Why Have Three Of The BTC’s Biggest Stars – Shelby Houlihan, Lopez Lomong, & Evan Jager – Only Raced Once Total In 2021?
By Jonathan Gault
May 17, 2021
Today marks 32 days until the US Olympic Track & Field Trials begin in Eugene, Ore., yet two of the biggest stars in American distance running have still yet to race in 2021. The Bowerman Track Club’s Shelby Houlihan, the reigning US 1500m and 5000m champion, and Lopez Lomong, the reigning US 5000m and 10,000m champion, have both been conspicuously absent from the spring racing scene. And the most credentialed long-time member of the Bowerman Track Club, seven-time US steeplechase champion Evan Jager, has raced just once this year, running 7:42 for 3000m in February and hasn’t finished a steeple since 2018 (he did rabbit teammate Sean McGorty for two kilometers at Mt. SAC on May 9). Jager needs to hit the Olympic standard of 8:22.00 if he is to have any shot at making his third straight Olympic team.
This has prompted more than a few questions in the running world, such as: Why haven’t they been racing? Are any of them planning on racing anytime soon? And is it time to panic?
The second query is the easiest to address, and the answer is yes. Bowerman TC’s hometown of Portland is set to host two elite meets in the coming weeks — the Portland Track Festival on May 28-29 and the Stumptown Twilight on June 3 — and it is likely that all three of Houlihan, Lomong, and Jager will race in at least one of the two meets.
As for why they haven’t been racing: all three have been battling injuries in recent weeks, and with a meet as important as the Olympic Trials on the horizon, the athletes and Bowerman coach Jerry Schumacher have been proceeding with an extra degree of caution.
Houlihan has been training well and was almost a last-minute addition to the Sound Running Track Meet last weekend, but ultimately opted against it, according to her agent Stephen Haas, as she has been battling a nagging injury that flares up after hard sessions. Haas did not disclose the nature of the injury, but Houlihan was dealing with a plantar issue during the team’s Flagstaff training camp earlier this year.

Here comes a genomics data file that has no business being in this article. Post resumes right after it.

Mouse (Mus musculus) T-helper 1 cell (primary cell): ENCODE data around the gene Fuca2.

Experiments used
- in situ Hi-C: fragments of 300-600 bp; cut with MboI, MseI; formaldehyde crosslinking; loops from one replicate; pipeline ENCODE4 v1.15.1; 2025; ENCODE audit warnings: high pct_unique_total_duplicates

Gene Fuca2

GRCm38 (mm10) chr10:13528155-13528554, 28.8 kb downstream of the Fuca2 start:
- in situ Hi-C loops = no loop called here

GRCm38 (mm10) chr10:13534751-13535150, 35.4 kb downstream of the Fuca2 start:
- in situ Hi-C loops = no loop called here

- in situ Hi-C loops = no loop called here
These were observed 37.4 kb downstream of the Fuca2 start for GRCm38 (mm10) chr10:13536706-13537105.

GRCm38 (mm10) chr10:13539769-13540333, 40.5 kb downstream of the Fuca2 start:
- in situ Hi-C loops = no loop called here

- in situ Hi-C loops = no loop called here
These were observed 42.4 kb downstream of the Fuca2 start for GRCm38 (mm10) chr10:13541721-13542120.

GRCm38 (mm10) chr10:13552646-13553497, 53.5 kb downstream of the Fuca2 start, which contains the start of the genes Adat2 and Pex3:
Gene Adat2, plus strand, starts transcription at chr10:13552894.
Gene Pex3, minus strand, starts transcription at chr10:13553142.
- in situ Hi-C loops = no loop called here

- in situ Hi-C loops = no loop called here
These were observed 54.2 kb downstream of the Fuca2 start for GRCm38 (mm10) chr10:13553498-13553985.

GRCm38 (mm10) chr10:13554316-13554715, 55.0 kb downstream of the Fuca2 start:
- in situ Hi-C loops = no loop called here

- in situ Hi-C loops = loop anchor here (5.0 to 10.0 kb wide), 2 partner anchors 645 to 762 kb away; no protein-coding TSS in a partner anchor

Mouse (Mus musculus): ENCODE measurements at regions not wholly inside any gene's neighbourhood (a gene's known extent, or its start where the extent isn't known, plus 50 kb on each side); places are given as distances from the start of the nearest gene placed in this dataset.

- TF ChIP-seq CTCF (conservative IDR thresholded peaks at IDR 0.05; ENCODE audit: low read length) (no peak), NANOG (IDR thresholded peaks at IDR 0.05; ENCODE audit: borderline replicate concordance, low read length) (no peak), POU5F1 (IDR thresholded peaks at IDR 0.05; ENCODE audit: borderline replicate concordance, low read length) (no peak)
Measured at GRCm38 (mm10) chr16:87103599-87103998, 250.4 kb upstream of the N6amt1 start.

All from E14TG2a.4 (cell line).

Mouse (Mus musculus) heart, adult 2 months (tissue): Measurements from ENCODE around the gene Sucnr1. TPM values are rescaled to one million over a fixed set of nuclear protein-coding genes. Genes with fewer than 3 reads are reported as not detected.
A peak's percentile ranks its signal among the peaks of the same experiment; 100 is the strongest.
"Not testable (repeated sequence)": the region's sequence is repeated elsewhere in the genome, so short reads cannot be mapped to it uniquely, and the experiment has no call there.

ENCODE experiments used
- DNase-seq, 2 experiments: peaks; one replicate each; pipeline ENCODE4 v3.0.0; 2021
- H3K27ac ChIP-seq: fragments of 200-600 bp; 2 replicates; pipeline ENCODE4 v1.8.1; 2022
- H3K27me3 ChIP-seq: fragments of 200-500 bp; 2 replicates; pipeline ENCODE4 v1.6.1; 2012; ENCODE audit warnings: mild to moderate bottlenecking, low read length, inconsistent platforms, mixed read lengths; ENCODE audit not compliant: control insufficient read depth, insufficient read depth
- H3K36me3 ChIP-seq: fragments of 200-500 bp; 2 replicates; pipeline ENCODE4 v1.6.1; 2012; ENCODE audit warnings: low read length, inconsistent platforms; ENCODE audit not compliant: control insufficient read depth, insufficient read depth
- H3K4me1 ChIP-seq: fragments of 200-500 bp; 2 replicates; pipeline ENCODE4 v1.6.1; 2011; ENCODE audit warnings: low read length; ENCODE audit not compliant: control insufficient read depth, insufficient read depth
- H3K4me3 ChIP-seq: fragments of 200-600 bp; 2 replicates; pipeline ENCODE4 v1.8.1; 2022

Haas said Houlihan hasn’t 100% decided on when she will first race, but said he would be surprised if she didn’t race at least one of the Portland meets. Houlihan’s last race came on December 4, a comfortable 15:02 5000m win at the Sound Running Track Meet in California.
What event Houlihan will run isn’t clear either. Houlihan already has the Olympic standards in both the 1500m and 5000m, but the finals of the two events will be held just 35 minutes apart at the Trials, making the double impossible. As a result, it is possible Houlihan could make her 10,000m debut — something she considered over the winter — at the Portland Track Festival to provide insurance should disaster strike in the 1500 at the Trials (the 10,000 final is five days after the 1500 final).
“Certainly a possibility if they want a back up event,” Haas said of the 10,000m, adding that Schumacher would have the final call.
Lomong, who has not raced since July 2020, was scheduled to make his season debut in the 5000m at the Track Meet on Saturday night but wound up scratching due to a hamstring strain. According to a source close to Lomong, training has been going very well, but Schumacher did not want to risk anything by having the 36-year-old try to race. He will likely open up at one of the two Portland meets.
Of the three, Jager is the one whose training has been most impacted by injury; he is currently dealing with an issue in his Achilles/calf area. But Jager said that his biggest injury — the foot issue that derailed his 2019 season — is behind him and that by comparison, managing a soft tissue injury is “a gift.” Like his BTC teammates, he is proceeding with caution, which is why he chose not to race the full distance at Mt. SAC.
“I had some Achilles issues this winter and spring and it just really, really delayed my training a lot more than I was hoping for, and so I’m just kind of getting in the swing of things now and still having some minor, lingering issues with the Achilles area,” Jager said. “So I haven’t done a ton of steeple work yet and I just didn’t want to go full-on 100% into an 8:20s or 8:10s steeple race for basically my second steeple session in three years. I’m just trying to be smart and take things step by step.”
That said, Jager says he felt good pacing the first two kilometers at Mt. SAC, and is excited to run the steeple at the Portland Track Festival on May 28, where he will try to hit the Olympic standard.
“Nothing’s ever definite with Jerry until probably like five days before the race,” Jager says. “But that’s the plan.”